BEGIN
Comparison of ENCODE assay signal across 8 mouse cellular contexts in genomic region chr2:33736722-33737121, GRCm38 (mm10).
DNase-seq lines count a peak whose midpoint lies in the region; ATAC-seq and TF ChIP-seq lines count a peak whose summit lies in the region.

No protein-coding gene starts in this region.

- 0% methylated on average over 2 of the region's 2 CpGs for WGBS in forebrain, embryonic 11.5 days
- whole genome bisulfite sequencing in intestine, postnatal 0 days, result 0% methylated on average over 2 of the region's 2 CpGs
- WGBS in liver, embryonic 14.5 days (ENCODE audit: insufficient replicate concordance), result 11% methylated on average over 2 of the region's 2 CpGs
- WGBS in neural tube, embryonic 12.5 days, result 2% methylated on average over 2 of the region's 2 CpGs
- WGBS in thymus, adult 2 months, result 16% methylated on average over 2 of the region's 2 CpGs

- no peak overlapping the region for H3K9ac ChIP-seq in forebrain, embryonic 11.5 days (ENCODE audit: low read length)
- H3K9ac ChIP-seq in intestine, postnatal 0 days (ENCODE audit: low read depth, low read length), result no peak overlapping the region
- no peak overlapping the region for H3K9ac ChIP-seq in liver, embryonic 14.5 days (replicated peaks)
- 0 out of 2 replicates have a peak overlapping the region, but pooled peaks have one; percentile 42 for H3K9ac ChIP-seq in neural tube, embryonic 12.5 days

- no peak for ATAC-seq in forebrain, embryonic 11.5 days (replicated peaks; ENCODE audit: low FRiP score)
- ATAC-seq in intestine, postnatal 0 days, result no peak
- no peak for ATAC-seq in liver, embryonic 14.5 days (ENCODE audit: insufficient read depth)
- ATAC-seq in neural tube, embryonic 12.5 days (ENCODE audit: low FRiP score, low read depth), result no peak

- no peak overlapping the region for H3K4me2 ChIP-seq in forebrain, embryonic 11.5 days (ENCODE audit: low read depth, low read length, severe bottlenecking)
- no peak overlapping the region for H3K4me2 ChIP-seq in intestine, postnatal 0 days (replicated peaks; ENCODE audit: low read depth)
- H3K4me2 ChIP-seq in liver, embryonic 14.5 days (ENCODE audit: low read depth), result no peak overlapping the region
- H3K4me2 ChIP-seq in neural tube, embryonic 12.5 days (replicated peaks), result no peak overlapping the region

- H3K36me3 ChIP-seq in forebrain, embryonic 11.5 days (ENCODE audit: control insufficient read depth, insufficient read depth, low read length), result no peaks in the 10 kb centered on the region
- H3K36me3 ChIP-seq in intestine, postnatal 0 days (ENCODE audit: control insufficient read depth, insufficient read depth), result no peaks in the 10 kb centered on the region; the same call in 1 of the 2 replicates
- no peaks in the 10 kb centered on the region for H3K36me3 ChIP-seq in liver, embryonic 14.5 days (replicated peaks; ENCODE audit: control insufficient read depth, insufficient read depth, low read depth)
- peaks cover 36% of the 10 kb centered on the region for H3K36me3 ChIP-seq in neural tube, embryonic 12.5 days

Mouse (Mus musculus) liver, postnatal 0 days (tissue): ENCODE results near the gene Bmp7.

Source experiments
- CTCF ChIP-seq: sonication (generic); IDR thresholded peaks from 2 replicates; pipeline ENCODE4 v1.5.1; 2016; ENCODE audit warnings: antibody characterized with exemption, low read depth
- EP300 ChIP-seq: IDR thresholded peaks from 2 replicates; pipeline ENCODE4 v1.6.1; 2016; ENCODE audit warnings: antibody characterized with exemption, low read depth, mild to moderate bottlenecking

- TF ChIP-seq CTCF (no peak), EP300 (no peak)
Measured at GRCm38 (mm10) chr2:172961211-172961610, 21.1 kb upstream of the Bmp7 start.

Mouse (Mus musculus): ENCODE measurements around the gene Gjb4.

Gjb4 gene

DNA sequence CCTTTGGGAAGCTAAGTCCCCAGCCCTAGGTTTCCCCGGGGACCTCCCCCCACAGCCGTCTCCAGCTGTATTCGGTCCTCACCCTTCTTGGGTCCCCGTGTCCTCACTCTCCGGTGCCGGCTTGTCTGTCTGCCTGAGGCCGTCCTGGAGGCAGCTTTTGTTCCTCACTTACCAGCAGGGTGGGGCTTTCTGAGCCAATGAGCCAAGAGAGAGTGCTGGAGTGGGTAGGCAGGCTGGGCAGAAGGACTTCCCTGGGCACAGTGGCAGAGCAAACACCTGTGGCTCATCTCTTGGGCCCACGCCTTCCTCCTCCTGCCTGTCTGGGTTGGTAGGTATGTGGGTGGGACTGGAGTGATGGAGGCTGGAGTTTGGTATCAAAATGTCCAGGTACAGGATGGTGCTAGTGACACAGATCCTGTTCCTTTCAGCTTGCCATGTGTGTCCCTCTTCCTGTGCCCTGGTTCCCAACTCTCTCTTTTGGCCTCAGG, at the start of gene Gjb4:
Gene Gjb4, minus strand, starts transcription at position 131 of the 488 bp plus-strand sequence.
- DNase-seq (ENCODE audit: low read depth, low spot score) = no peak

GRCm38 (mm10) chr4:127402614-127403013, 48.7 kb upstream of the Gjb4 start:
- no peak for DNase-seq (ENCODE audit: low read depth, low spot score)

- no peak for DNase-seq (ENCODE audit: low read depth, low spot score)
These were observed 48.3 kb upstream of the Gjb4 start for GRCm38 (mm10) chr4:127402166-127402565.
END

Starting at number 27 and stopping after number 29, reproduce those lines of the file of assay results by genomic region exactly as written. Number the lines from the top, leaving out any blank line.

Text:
- CTCF ChIP-seq: sonication (generic); IDR thresholded peaks from 2 replicates; pipeline ENCODE4 v1.5.1; 2016; ENCODE audit warnings: antibody characterized with exemption, low read depth
- EP300 ChIP-seq: IDR thresholded peaks from 2 replicates; pipeline ENCODE4 v1.6.1; 2016; ENCODE audit warnings: antibody characterized with exemption, low read depth, mild to moderate bottlenecking

- TF ChIP-seq CTCF (no peak), EP300 (no peak)